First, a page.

The quarrel

[ 1 ] There are two orientations, or beliefs, what comes to being a Christian. There are those who are called. And there are those who are chosen.
[ 2 ] Those who are called will think being a Christian is a constant confirmation of the status as children of God by making the right choices where one can choose between the evil and the good. They claim we have a free will, and that our salvation depends on how good we are to choose good over evil. They argue we do not always measure up, but that Christ forgives sins committed if we repent of our sins and believe in Him. Those who are called claim no one on earth is sinless, and that being a Christian is a daily repentance.
[ 3 ] Those who are chosen will think that by repentance was given a new heart and a new mind, and that means one has received an orientation, an attitude, as children of God, unable to be bad. They believe themselves to have circumcised their hearts, meaning they are natural without any kind of need to control themselves. They are confident in their nature. They argue there is no choice between doing good or evil, because the good always do well. To the one who is chosen, confrontation of sin is final.
[ 4 ] These are the positions. Paul, who is the apostle to the Gentiles, seems to be taken for the benefit of both views. Those who are called like to refer to Paul in Romans 7:14-25, where he let write the following:
[ 5 ] “For we know that the law is spiritual: but I am carnal, sold under sin. For that which I do I allow not: for what I would, that do I not; but what I hate, that do I. If then I do that which I would not, I consent unto the law that it is good. Now then it is no more I that do it, but sin that dwelleth in me. For I know that in me (that is, in my flesh,) dwelleth no good thing: for to will is present with me; but how to perform that which is good I find not. For the good that I would I do not: but the evil which I would not, that I do. Now if I do that I would not, it is no more I that do it, but sin that dwelleth in me. I find then a law, that, when I would do good, evil is present with me. For I delight in the law of God after the inward man: But I see another law in my members, warring against the law of my mind, and bringing me into captivity to the law of sin which is in my members. O wretched man that I am! who shall deliver me from the body of this death? I thank God through Jesus Christ our Lord. So then with the mind I myself serve the law of God; but with the flesh the law of sin.”
[ 6 ] Those who are called maintain that this passage from Romans shows that human nature is a contrast between good and evil and that power needs, envy, and lust can be so strong in a man that they are almost impossible to tame. Saved is the one who is under law, subduing his nature.
[ 7 ] Those who are chosen will see it differently. They will say this what Paul describes is the starting point. They will say that we all basically are sinners. But they will say that power needs, envy and lust make up a character, and this character is to crucify. They will refer to another passage in Romans, namely, Romans 6:1-14, which states:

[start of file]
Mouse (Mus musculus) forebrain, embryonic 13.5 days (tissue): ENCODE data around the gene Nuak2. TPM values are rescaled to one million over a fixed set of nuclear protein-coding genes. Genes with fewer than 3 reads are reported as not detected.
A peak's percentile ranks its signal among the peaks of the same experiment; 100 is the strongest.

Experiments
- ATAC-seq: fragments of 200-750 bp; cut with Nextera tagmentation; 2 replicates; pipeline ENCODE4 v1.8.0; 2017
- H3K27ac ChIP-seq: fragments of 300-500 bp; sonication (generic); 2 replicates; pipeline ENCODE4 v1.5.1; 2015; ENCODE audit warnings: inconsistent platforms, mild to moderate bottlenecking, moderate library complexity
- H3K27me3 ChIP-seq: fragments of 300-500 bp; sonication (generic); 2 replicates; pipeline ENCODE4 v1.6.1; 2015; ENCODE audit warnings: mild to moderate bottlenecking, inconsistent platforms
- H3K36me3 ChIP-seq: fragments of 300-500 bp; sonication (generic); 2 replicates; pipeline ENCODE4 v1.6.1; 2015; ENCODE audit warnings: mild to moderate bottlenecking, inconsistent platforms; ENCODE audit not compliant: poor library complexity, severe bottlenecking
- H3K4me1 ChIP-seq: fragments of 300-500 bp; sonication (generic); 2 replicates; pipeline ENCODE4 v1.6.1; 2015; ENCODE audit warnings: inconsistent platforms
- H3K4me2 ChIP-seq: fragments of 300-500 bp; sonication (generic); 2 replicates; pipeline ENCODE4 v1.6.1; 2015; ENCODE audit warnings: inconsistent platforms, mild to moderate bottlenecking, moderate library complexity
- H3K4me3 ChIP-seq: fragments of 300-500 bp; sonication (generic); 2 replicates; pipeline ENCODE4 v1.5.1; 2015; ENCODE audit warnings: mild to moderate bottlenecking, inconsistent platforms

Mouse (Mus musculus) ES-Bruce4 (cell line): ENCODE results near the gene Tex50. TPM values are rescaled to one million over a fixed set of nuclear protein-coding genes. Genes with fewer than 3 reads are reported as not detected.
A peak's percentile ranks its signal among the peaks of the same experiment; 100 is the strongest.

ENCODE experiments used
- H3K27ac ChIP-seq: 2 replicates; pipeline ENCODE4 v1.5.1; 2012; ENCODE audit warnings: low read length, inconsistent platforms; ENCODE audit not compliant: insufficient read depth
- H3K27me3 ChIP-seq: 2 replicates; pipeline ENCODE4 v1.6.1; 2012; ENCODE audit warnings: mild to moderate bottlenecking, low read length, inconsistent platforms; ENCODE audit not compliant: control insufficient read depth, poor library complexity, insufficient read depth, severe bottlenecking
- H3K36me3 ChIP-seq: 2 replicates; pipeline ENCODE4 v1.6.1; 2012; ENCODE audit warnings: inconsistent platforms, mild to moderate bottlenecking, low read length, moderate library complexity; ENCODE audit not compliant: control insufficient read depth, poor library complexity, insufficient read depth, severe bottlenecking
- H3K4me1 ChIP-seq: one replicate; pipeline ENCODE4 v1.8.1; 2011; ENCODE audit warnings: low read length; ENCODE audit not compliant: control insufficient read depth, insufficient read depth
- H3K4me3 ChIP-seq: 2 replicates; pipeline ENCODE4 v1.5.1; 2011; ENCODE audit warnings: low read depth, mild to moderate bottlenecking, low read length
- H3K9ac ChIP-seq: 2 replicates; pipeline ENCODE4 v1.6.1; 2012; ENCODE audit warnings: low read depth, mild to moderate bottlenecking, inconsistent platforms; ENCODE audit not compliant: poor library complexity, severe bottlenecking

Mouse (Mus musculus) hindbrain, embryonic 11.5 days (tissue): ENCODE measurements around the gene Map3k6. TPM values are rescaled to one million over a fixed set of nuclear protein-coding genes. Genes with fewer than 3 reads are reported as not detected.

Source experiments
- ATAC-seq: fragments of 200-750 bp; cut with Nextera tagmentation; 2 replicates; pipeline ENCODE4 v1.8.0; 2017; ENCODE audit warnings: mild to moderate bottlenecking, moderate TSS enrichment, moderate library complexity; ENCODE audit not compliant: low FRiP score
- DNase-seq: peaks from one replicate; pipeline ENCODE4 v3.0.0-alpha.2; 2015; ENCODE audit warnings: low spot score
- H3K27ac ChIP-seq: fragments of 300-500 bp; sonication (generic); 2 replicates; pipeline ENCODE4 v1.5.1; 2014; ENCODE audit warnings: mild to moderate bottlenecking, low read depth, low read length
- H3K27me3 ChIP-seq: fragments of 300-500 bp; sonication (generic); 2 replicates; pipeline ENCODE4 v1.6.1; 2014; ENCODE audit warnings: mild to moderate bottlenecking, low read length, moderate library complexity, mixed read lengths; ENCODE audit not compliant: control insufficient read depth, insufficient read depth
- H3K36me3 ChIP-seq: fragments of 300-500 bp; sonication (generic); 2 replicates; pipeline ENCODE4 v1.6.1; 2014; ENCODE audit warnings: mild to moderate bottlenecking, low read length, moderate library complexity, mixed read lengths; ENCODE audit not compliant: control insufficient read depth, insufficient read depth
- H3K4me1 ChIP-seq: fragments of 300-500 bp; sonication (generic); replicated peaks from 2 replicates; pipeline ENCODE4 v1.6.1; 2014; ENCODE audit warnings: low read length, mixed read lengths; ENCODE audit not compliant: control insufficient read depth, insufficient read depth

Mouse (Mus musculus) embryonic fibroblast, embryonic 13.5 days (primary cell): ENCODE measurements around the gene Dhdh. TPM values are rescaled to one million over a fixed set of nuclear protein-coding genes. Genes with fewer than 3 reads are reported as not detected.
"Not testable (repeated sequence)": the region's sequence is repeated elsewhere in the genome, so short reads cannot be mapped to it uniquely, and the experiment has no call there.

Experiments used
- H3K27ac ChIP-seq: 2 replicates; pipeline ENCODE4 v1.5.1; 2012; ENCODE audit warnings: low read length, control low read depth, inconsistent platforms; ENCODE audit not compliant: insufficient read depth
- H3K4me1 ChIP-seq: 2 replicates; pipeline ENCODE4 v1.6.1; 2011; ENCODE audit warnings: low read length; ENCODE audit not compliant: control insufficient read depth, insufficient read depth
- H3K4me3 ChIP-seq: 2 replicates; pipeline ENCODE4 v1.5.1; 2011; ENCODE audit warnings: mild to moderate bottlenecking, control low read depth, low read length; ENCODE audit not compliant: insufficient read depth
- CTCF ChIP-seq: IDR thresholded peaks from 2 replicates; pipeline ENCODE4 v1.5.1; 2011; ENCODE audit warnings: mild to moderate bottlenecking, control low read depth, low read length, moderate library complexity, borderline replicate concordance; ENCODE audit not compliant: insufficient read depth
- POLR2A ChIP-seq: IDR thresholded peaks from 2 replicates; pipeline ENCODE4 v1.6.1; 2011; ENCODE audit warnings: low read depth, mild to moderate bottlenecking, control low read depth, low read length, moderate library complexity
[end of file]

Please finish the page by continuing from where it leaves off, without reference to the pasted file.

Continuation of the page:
[ 8 ] “What shall we say then? Shall we continue in sin, that grace may abound? God forbid. How shall we, that are dead to sin, live any longer therein? Know ye not, that so many of us as were baptized into Jesus Christ were baptized into his death? Therefore we are buried with him by baptism into death: that like as Christ was raised up from the dead by the glory of the Father, even so we also should walk in newness of life. For if we have been planted together in the likeness of his death, we shall be also in the likeness of his resurrection: Knowing this, that our old man is crucified with him, that the body of sin might be destroyed, that henceforth we should not serve sin. For he that is dead is freed from sin. Now if we be dead with Christ, we believe that we shall also live with him: Knowing that Christ being raised from the dead dieth no more; death hath no more dominion over him. For in that he died, he died unto sin once: but in that he liveth, he liveth unto God. Likewise reckon ye also yourselves to be dead indeed unto sin, but alive unto God through Jesus Christ our Lord. Let not sin therefore reign in your mortal body, that ye should obey it in the lusts thereof. Neither yield ye your members as instruments of unrighteousness unto sin: but yield yourselves unto God, as those that are alive from the dead, and your members as instruments of righteousness unto God. For sin shall not have dominion over you: for ye are not under the law, but under grace.”
[ 9 ] It is not a question of freeing oneself from the sinful flesh body by developing it. It is futile to think of such a thing. What we are talking about is to crucify this body. Is it crucified, and thus killed, it no longer has any power.
[ 10 ] To crucify one's sin body is demanding. Paul reminded us about that in Romans 9:33:
[ 11 ] “As it is written, Behold, I lay in Sion a stumblingstone and rock of offence: and whosoever believeth on him shall not be ashamed.”